Gerry Canavan

the smartest kid on earth

Posts Tagged ‘Victor Vinge

Thursday Links

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* New dystopian novella from Margaret Atwood. It’s a $2.99 Kindle single.

* A spring heat wave like no other in U.S. and Canadian history peaked in intensity yesterday, during its tenth day. Since record keeping began in the late 1800s, there have never been so many temperature records broken for spring warmth in a one-week period–and the margins by which some of the records were broken yesterday were truly astonishing. Wunderground’s weather historian, Christopher C. Burt, commented to me yesterday, “it’s almost like science fiction at this point.“

* Some student loan borrowers with the biggest debt loads didn’t fully understand what they were getting into when they borrowed the money, a survey of those borrowers has found. I’m shocked, shocked!

* Disney taking a bath on John Carter.

* …let’s start by setting forth two uncontroversial propositions. The first proposition is that the health care law is constitutional. The second is that the court could strike it down anyway.

* George Orwell reviews Mein Kampf.

Nearly all western thought since the last war, certainly all “progressive” thought, has assumed tacitly that human beings desire nothing beyond ease, security and avoidance of pain. In such a view of life there is no room, for instance, for patriotism and the military virtues. The Socialist who finds his children playing with soldiers is usually upset, but he is never able to think of a substitute for the tin soldiers; tin pacifists somehow won’t do. Hitler, because in his own joyless mind he feels it with exceptional strength, knows that human beings don’t only want comfort, safety, short working-hours, hygiene, birth-control and, in general, common sense; they also, at least intermittently, want struggle and self-sacrifice, not to mention drums, flags and loyalty-parades. However they may be as economic theories, Fascism and Nazism are psychologically far sounder than any hedonistic conception of life. The same is probably true of Stalin’s militarized version of Socialism. All three of the great dictators have enhanced their power by imposing intolerable burdens on their peoples. Whereas Socialism, and even capitalism in a more grudging way, have said to people “I offer you a good time,” Hitler has said to them “I offer you struggle, danger and death,” and as a result a whole nation flings itself at his feet. Perhaps later on they will get sick of it and change their minds, as at the end of the last war. After a few years of slaughter and starvation “Greatest happiness of the greatest number” is a good slogan, but at this moment “Better an end with horror than a horror without end” is a winner. Now that we are fighting against the man who coined it, we ought not to underrate its emotional appeal.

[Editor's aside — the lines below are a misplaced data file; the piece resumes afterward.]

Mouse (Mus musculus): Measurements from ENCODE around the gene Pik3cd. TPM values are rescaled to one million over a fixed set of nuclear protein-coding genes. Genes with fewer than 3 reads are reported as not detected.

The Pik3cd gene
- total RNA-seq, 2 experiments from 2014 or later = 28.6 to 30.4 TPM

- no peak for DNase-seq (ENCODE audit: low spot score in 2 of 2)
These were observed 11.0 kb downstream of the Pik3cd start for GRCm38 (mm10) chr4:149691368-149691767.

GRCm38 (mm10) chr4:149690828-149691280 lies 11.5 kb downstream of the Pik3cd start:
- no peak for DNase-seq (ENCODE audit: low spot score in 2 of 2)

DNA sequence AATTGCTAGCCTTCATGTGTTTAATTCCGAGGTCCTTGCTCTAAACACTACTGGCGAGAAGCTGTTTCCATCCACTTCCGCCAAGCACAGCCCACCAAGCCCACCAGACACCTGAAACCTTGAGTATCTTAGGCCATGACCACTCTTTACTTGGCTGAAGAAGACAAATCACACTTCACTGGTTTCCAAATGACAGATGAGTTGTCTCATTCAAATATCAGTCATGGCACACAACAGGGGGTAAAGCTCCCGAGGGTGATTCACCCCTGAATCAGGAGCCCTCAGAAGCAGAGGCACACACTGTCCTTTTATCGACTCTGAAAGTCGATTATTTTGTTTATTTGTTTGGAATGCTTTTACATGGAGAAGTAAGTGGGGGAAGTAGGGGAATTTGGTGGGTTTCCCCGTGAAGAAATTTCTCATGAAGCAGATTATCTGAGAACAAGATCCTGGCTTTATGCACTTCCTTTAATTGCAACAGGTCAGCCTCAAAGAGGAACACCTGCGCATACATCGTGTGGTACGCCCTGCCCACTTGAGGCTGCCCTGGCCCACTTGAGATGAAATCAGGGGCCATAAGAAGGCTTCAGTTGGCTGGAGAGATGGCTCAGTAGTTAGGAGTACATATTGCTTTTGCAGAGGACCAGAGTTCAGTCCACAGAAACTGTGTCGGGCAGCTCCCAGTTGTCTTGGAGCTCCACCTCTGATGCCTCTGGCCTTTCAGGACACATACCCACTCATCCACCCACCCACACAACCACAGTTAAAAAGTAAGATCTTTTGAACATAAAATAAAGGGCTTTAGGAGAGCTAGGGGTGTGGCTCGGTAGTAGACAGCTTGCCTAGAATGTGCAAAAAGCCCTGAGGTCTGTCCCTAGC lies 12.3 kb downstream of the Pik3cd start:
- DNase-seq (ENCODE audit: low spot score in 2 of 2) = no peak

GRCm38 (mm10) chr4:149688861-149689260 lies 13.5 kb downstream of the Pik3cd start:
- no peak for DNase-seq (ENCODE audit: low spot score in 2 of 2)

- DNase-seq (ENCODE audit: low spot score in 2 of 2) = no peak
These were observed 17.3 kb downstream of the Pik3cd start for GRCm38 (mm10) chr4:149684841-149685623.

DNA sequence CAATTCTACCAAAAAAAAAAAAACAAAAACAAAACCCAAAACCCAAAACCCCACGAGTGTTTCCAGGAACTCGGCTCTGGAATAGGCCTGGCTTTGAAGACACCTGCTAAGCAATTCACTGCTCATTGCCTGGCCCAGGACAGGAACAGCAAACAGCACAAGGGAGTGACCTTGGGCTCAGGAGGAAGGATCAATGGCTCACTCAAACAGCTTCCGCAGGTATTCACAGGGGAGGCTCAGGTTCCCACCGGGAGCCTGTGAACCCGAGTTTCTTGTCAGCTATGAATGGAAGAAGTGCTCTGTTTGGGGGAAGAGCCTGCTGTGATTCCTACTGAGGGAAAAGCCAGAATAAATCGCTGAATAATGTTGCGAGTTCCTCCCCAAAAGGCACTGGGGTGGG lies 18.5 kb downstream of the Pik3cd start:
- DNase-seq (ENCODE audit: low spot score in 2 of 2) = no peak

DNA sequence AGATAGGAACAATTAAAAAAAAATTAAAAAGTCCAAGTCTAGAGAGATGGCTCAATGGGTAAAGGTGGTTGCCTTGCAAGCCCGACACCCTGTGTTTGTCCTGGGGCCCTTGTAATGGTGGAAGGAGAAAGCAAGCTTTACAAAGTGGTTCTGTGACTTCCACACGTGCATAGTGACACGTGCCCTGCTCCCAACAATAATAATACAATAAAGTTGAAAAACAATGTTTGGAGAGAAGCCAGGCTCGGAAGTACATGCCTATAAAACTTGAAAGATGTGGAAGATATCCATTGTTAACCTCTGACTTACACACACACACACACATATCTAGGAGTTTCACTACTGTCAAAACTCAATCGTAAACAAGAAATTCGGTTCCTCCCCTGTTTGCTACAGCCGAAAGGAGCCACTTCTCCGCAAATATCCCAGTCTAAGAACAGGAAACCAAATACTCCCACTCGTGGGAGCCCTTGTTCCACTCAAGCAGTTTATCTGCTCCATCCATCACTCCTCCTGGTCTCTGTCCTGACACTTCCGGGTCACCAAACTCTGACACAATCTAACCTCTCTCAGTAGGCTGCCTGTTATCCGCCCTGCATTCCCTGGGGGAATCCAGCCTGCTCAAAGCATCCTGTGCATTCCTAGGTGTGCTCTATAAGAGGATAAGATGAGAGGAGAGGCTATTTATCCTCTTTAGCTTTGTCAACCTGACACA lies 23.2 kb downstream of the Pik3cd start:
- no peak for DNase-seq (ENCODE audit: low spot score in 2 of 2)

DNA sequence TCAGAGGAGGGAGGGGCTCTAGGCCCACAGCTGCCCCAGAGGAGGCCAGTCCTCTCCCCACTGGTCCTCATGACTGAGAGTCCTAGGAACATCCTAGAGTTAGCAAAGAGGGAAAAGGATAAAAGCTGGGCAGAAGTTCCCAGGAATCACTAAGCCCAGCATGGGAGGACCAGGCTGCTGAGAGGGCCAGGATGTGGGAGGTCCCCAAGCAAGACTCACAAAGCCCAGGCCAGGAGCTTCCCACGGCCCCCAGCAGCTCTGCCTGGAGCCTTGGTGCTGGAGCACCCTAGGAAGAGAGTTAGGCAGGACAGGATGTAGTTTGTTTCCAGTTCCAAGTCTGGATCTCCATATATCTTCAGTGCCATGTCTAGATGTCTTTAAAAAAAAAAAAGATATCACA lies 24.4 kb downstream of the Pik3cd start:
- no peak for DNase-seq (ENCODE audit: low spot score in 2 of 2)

* Stand Your Ground and Vigilante Justice.

* Vernor Vinge Is Optimistic About the Collapse of Civilization. At least that’s one of us!

‘Accelerando’

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Just finished Accelerando for my exams and really enjoyed it. The book gets better as it goes, and in accordance with Stross’s singularitarian themes it’s free on the Internet. What I think I like best about the novel is Stross’s unflinching take on the “rapture of the nerds,” which is reframed at one point in the book as “the Vinge catastrophe”; what the Singularity is for Stross is not so much the moment A.I. achieves sentience but the moment corporations do.

Written by gerrycanavan

August 6, 2009 at 1:51 am